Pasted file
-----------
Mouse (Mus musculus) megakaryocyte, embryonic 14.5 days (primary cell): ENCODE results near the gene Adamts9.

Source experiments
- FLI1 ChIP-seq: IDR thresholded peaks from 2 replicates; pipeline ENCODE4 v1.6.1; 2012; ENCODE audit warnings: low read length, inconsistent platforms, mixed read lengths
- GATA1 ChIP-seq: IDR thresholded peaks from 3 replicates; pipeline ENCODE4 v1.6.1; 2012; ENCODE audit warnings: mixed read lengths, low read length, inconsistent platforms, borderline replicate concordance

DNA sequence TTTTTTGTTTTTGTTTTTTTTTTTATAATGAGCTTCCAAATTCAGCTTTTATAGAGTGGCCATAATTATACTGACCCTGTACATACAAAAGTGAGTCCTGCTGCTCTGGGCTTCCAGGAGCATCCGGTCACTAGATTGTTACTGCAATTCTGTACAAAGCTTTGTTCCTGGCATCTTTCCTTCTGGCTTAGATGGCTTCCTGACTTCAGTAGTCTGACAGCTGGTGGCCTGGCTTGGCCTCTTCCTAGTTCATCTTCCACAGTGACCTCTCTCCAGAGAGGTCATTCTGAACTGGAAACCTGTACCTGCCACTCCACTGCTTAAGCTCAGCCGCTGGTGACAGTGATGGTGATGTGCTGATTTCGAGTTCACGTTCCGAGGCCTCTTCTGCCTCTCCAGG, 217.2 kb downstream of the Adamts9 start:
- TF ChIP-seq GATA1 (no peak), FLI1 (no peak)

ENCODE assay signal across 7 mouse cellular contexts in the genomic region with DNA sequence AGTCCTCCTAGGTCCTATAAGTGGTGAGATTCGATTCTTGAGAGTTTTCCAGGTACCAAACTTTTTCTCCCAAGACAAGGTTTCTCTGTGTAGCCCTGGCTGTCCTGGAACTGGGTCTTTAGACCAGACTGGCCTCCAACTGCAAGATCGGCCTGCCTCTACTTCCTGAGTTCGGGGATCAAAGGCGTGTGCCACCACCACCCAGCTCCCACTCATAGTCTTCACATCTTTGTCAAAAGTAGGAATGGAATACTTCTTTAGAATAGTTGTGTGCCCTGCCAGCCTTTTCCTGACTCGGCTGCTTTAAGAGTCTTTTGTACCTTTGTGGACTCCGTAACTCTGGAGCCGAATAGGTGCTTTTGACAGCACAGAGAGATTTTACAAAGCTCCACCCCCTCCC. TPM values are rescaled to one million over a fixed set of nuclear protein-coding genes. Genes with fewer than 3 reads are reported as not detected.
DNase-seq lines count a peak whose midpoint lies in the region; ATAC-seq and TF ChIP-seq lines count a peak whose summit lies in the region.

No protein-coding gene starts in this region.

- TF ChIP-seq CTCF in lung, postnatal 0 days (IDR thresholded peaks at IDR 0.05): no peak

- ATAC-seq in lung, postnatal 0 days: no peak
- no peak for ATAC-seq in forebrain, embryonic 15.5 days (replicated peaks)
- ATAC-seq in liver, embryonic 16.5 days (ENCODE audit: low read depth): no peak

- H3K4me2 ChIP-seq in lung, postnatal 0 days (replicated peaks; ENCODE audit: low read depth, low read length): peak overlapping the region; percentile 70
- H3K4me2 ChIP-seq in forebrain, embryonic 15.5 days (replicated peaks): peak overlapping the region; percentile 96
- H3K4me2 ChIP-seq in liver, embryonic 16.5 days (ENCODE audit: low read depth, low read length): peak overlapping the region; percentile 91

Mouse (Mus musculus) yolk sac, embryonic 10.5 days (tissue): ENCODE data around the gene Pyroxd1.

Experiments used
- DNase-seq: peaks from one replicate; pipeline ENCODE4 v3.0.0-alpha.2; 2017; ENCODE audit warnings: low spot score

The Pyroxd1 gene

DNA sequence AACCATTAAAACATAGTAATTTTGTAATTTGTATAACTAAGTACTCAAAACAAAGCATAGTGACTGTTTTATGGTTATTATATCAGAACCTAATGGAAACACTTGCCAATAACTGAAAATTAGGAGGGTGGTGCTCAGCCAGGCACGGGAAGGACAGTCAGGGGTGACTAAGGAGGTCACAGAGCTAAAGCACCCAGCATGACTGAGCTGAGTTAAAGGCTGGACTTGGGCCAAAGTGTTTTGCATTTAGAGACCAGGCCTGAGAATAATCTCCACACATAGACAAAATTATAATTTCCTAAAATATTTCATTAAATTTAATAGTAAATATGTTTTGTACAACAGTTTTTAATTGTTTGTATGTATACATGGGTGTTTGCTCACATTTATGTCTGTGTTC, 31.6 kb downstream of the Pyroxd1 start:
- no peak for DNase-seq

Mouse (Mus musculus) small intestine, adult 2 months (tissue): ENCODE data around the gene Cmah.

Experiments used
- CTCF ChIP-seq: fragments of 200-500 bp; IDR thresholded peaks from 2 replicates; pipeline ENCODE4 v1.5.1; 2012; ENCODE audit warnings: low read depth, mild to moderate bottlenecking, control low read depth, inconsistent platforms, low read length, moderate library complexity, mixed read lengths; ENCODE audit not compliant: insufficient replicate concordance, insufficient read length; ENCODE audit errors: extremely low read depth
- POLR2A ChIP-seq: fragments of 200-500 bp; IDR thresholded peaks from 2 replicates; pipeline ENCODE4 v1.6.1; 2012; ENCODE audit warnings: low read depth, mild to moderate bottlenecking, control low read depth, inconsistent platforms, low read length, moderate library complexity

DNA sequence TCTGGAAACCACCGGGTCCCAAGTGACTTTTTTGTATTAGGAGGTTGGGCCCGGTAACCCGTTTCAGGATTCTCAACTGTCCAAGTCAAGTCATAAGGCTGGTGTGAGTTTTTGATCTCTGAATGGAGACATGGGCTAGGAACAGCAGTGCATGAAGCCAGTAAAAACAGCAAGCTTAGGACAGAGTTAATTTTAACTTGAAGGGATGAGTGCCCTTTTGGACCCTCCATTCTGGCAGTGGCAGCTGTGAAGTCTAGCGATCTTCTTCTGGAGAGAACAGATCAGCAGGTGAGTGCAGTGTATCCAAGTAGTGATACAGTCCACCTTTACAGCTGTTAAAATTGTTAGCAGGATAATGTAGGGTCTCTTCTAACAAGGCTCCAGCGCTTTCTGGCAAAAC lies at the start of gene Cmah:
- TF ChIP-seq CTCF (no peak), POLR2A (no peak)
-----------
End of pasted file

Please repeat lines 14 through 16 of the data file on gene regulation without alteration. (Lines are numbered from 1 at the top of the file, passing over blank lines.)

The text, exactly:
- H3K4me2 ChIP-seq in lung, postnatal 0 days (replicated peaks; ENCODE audit: low read depth, low read length): peak overlapping the region; percentile 70
- H3K4me2 ChIP-seq in forebrain, embryonic 15.5 days (replicated peaks): peak overlapping the region; percentile 96
- H3K4me2 ChIP-seq in liver, embryonic 16.5 days (ENCODE audit: low read depth, low read length): peak overlapping the region; percentile 91